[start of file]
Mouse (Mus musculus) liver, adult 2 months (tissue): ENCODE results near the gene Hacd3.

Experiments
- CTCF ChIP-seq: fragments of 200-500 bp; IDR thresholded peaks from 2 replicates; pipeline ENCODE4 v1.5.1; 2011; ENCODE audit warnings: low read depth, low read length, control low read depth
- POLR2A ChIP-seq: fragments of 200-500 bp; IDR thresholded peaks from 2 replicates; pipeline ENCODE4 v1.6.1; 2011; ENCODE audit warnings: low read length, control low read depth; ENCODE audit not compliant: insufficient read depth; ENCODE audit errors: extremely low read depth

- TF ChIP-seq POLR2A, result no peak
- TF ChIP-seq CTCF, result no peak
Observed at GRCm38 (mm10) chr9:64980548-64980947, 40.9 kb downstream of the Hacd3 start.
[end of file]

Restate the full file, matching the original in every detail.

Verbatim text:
Mouse (Mus musculus) liver, adult 2 months (tissue): ENCODE results near the gene Hacd3.

Experiments
- CTCF ChIP-seq: fragments of 200-500 bp; IDR thresholded peaks from 2 replicates; pipeline ENCODE4 v1.5.1; 2011; ENCODE audit warnings: low read depth, low read length, control low read depth
- POLR2A ChIP-seq: fragments of 200-500 bp; IDR thresholded peaks from 2 replicates; pipeline ENCODE4 v1.6.1; 2011; ENCODE audit warnings: low read length, control low read depth; ENCODE audit not compliant: insufficient read depth; ENCODE audit errors: extremely low read depth

- TF ChIP-seq POLR2A, result no peak
- TF ChIP-seq CTCF, result no peak
Observed at GRCm38 (mm10) chr9:64980548-64980947, 40.9 kb downstream of the Hacd3 start.